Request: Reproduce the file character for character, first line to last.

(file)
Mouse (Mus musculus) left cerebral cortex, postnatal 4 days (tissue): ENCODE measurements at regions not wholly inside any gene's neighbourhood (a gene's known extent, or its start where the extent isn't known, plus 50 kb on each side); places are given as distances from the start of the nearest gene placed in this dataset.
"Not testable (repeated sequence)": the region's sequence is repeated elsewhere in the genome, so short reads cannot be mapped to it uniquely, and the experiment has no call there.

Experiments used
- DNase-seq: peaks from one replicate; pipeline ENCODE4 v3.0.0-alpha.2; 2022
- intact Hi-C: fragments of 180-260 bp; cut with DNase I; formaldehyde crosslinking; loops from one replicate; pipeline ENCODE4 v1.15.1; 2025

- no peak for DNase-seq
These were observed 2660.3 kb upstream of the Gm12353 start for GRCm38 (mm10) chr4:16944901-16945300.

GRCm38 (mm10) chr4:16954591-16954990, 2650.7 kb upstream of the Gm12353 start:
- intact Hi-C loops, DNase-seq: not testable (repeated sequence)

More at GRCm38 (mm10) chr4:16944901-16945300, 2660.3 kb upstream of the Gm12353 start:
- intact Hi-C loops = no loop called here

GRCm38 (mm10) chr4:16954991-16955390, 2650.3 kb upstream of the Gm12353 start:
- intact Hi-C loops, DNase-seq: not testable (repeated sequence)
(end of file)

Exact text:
Mouse (Mus musculus) left cerebral cortex, postnatal 4 days (tissue): ENCODE measurements at regions not wholly inside any gene's neighbourhood (a gene's known extent, or its start where the extent isn't known, plus 50 kb on each side); places are given as distances from the start of the nearest gene placed in this dataset.
"Not testable (repeated sequence)": the region's sequence is repeated elsewhere in the genome, so short reads cannot be mapped to it uniquely, and the experiment has no call there.

Experiments used
- DNase-seq: peaks from one replicate; pipeline ENCODE4 v3.0.0-alpha.2; 2022
- intact Hi-C: fragments of 180-260 bp; cut with DNase I; formaldehyde crosslinking; loops from one replicate; pipeline ENCODE4 v1.15.1; 2025

- no peak for DNase-seq
These were observed 2660.3 kb upstream of the Gm12353 start for GRCm38 (mm10) chr4:16944901-16945300.

GRCm38 (mm10) chr4:16954591-16954990, 2650.7 kb upstream of the Gm12353 start:
- intact Hi-C loops, DNase-seq: not testable (repeated sequence)

More at GRCm38 (mm10) chr4:16944901-16945300, 2660.3 kb upstream of the Gm12353 start:
- intact Hi-C loops = no loop called here

GRCm38 (mm10) chr4:16954991-16955390, 2650.3 kb upstream of the Gm12353 start:
- intact Hi-C loops, DNase-seq: not testable (repeated sequence)